“I hope to one day inspire my students to pursue their degrees in order to change the world and make it a better place for upcoming generations.”
Danielle Fixico truly believes education is vital for a successful future. This is why she strives daily to inch toward her dream of becoming a college professor.
While in high school, Fixico was a peer tutor for her school’s Johnson-O’Malley program for First American students. It was during this time she realized how much she enjoyed mentoring students to help them understand what they were being taught. For her, she was enthused to witness the “epiphany” moment – when a student realizes they can understand the information.
“Students who are struggling in class can learn the information,” she said. “They simply need the extra time and attention to help them fully understand.”
A recipient of the Wilson J. Brown Memorial Scholarship, Fixico graduated from the University of Oklahoma in fall 2019. Graduating is just one step toward her goal of shaping First American futures.
Her career goal is to be a professor at the College of the Muscogee Nation. She knows that in order to achieve this result, she must also complete a master’s degree. She is enrolled for the fall 2020 semester at the University of Oklahoma, and plans to earn her master’s degree in painting.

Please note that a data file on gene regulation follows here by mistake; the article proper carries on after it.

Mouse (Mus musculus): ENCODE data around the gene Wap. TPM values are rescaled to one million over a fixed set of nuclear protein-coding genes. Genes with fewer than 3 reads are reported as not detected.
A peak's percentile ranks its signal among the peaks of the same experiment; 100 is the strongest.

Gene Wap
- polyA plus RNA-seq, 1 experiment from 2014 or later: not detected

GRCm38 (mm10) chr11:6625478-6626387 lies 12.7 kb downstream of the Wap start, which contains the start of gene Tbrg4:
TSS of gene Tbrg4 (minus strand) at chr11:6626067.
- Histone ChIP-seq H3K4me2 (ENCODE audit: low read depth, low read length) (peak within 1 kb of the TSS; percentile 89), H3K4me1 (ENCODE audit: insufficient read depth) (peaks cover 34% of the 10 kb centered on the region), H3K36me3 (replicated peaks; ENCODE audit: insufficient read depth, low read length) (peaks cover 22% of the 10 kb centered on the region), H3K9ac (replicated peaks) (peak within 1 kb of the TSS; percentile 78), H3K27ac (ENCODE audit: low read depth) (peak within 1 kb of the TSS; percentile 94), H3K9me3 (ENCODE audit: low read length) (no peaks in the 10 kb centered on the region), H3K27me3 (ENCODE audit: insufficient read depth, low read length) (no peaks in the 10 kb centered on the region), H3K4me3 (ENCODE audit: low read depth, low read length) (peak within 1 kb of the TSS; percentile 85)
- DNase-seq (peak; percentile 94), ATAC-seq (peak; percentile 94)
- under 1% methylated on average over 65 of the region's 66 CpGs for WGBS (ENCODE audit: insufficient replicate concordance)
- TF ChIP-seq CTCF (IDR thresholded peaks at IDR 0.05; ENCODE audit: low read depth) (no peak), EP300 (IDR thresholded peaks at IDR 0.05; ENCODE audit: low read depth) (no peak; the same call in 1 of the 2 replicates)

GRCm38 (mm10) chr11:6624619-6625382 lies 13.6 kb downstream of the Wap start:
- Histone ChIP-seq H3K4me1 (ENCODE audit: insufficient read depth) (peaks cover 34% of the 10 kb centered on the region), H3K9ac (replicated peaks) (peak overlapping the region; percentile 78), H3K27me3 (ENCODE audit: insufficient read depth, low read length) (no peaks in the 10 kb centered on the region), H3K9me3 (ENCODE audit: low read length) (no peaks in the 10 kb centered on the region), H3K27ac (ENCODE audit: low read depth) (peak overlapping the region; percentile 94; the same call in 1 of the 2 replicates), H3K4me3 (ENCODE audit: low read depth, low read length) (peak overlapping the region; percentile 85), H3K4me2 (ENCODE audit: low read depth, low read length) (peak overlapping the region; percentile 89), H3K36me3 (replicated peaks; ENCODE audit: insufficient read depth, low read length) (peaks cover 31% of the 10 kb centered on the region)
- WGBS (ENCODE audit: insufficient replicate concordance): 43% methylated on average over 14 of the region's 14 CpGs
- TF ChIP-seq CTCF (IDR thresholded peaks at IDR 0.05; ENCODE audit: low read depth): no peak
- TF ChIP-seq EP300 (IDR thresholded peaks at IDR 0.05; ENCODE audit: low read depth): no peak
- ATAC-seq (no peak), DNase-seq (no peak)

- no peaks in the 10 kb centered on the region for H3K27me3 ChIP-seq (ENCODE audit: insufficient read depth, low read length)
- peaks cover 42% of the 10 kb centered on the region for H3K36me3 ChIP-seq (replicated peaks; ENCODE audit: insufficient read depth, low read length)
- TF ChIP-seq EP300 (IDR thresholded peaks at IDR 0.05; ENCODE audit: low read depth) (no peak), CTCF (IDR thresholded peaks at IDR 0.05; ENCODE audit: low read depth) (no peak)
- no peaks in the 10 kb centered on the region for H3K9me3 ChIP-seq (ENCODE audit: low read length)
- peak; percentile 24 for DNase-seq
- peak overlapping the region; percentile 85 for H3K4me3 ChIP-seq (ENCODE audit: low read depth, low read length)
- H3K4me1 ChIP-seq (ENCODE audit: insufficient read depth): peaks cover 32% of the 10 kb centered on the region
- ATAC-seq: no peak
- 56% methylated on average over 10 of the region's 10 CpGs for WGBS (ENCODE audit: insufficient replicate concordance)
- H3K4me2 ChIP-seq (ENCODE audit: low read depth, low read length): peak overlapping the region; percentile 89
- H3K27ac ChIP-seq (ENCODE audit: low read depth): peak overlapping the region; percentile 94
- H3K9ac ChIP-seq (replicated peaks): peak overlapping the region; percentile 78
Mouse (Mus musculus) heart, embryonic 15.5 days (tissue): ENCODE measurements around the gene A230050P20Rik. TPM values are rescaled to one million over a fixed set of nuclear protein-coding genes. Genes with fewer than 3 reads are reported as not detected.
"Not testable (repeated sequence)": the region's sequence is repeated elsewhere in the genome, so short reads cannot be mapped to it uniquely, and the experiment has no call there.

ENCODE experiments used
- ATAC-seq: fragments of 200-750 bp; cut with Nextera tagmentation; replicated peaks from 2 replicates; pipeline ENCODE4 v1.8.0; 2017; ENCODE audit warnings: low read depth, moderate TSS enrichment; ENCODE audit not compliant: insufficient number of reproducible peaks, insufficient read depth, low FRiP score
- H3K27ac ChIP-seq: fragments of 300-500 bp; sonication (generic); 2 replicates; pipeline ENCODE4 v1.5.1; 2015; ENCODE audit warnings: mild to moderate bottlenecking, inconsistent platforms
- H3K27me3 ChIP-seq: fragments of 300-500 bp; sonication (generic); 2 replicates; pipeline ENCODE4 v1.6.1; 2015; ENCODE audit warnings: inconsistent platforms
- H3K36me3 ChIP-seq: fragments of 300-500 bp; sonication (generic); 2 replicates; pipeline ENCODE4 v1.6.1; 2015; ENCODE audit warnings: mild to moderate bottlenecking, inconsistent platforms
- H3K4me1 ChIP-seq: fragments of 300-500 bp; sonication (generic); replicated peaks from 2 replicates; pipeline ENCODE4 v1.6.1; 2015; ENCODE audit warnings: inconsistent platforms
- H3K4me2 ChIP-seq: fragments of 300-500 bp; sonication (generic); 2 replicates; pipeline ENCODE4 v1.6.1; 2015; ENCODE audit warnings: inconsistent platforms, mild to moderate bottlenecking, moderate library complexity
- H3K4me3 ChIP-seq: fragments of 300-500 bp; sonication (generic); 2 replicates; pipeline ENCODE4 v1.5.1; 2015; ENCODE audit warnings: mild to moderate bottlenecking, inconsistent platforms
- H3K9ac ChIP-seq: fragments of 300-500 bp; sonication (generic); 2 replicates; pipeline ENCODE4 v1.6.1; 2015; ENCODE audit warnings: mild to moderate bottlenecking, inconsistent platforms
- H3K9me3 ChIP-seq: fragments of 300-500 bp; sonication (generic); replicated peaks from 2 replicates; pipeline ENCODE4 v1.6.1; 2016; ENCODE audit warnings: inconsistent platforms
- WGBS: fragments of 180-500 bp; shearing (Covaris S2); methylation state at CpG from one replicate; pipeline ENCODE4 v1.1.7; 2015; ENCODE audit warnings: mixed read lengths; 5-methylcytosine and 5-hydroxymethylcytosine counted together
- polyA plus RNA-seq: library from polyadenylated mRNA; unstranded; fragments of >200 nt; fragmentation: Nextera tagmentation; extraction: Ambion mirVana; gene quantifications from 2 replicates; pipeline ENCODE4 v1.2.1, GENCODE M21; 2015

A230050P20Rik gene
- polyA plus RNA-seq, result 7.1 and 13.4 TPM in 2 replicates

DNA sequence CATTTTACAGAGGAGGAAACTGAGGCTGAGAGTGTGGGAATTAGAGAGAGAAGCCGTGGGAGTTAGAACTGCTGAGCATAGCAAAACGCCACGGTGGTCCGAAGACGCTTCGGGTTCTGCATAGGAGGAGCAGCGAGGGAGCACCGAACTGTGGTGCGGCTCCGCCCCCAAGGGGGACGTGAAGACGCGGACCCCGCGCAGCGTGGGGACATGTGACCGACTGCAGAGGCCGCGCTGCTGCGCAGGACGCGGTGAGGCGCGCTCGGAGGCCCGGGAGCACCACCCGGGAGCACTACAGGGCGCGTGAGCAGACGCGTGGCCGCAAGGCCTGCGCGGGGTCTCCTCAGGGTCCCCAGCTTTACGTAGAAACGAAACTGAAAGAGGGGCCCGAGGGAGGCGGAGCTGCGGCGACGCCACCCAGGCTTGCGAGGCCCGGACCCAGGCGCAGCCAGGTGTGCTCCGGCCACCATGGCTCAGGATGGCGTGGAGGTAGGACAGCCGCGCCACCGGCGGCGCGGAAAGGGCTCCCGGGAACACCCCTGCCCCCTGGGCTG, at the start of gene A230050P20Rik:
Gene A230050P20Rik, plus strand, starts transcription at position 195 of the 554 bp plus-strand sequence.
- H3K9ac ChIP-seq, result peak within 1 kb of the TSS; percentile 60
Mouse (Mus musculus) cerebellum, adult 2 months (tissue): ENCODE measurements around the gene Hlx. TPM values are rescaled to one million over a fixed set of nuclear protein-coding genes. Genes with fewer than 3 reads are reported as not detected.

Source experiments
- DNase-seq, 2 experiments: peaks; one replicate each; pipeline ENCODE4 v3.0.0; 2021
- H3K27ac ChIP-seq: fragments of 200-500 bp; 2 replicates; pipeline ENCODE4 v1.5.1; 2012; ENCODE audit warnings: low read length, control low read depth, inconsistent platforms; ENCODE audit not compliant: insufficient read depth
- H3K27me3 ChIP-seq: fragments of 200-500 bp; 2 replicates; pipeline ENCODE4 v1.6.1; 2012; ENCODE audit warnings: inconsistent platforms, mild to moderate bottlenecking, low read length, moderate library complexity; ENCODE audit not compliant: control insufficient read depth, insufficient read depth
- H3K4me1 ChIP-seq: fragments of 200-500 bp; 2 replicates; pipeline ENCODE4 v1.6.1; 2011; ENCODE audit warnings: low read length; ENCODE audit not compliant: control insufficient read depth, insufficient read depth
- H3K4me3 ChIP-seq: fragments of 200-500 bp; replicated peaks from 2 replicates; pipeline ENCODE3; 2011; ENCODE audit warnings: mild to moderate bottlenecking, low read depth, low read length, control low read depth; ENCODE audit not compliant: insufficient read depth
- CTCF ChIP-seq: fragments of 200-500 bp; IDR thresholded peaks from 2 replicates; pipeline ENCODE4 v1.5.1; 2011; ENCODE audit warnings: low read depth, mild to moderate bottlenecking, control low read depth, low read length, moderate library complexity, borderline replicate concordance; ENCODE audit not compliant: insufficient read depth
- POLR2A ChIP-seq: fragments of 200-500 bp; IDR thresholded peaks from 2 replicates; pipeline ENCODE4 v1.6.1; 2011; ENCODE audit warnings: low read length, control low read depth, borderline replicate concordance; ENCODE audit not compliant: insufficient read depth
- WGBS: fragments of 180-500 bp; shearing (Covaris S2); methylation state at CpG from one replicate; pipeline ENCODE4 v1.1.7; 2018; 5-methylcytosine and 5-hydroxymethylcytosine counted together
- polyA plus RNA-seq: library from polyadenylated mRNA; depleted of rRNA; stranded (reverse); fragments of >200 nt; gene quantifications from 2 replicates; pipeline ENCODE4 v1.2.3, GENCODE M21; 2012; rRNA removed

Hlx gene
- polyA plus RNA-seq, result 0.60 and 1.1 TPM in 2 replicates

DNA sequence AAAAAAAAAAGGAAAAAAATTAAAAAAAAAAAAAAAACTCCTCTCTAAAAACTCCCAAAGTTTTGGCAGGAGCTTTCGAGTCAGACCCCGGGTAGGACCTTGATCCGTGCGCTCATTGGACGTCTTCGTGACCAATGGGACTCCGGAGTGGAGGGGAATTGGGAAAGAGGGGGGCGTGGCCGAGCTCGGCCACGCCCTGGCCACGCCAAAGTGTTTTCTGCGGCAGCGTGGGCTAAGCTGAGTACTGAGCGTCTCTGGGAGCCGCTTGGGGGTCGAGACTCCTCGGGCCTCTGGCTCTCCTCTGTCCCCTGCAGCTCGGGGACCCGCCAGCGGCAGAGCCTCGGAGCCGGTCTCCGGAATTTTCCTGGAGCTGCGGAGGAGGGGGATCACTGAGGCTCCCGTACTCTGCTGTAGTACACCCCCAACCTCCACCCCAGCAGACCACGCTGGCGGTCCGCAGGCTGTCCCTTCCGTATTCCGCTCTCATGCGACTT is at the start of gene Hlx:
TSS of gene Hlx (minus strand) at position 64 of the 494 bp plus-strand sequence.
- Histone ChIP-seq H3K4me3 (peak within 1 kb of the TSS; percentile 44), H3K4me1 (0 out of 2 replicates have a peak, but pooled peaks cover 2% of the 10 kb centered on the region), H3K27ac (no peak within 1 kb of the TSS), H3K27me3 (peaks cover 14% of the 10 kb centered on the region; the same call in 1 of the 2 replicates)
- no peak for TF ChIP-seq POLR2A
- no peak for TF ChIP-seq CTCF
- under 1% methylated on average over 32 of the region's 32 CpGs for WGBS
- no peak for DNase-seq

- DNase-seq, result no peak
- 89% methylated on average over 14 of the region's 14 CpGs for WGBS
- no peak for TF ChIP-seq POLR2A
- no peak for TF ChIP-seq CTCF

She attributes her motivation and collegiate success to her parents who stressed the importance of higher education to her at an early age. “They encouraged me to do well in school,” Fixico said, “and helped me as much as possible in preparing me for college.” She knows she was on the lucky side.
“Some are fighting the battle for their education entirely on their own [and] many give up because they do not think it is worth it.” Even with unwavering support, she knows the path to her dream won’t be an easy one, but she is up for the challenge.
She quoted the late Nelson Mandela: “Education is the most powerful weapon which you can use to change the world.” Without the generous scholarship donors, Fixico knows she would have a harder time being a part of that change.
“I am incredibly thankful for the scholarships I received from the Chickasaw Foundation and other Chickasaw programs throughout my undergraduate career,” Fixico said. “I was able to graduate debt free and focus on my studies, which ensured my acceptance into graduate school. I hope to one day invest in future First American scholars the same way that the Chickasaw Foundation has helped me.”